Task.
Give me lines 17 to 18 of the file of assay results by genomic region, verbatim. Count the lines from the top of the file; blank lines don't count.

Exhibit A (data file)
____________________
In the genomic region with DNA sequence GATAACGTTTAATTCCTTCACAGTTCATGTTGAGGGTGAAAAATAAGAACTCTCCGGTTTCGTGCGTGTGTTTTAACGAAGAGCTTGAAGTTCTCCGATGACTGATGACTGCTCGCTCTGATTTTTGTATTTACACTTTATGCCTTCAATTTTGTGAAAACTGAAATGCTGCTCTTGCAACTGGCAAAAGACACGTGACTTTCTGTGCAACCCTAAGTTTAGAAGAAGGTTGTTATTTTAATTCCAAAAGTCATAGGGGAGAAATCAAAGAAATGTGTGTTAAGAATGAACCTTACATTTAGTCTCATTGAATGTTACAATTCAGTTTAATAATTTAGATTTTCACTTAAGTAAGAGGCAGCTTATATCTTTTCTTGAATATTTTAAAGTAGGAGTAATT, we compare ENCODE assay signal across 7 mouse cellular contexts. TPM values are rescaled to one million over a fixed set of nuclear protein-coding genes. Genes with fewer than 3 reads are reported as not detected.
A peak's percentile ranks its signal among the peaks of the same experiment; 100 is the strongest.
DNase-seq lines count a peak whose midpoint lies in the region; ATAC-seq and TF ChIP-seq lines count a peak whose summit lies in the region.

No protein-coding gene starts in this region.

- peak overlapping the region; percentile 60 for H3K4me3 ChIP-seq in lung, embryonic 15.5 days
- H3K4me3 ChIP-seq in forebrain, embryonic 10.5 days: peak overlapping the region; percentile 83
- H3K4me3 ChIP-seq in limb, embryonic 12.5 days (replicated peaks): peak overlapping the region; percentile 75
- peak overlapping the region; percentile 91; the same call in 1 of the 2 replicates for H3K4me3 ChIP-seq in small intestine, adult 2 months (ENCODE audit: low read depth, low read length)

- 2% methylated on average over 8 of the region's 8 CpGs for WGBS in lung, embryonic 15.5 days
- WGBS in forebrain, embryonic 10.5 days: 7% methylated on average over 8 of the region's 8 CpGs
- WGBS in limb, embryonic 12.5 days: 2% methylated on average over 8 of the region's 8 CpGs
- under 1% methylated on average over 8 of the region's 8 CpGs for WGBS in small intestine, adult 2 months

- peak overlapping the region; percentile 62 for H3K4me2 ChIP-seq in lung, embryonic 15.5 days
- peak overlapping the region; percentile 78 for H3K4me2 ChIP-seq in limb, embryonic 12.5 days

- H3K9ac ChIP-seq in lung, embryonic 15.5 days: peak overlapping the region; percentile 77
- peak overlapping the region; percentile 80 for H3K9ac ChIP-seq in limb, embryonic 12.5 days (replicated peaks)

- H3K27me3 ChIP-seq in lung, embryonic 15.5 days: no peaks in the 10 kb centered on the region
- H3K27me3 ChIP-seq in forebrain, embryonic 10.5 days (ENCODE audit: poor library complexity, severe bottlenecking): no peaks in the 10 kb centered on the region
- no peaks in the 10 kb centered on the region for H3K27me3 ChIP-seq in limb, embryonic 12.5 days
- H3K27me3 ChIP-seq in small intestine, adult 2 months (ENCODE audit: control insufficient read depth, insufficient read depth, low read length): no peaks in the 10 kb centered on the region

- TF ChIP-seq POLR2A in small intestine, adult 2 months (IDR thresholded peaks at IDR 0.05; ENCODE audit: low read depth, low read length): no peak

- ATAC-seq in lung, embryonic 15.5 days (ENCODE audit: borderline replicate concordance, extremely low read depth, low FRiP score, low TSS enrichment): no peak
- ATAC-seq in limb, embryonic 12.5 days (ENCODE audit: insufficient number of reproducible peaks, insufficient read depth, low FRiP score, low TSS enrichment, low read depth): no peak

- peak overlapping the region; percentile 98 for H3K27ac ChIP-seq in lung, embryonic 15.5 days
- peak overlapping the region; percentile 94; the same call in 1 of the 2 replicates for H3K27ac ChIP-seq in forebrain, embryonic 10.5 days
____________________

- H3K27me3 ChIP-seq in lung, embryonic 15.5 days: no peaks in the 10 kb centered on the region
- H3K27me3 ChIP-seq in forebrain, embryonic 10.5 days (ENCODE audit: poor library complexity, severe bottlenecking): no peaks in the 10 kb centered on the region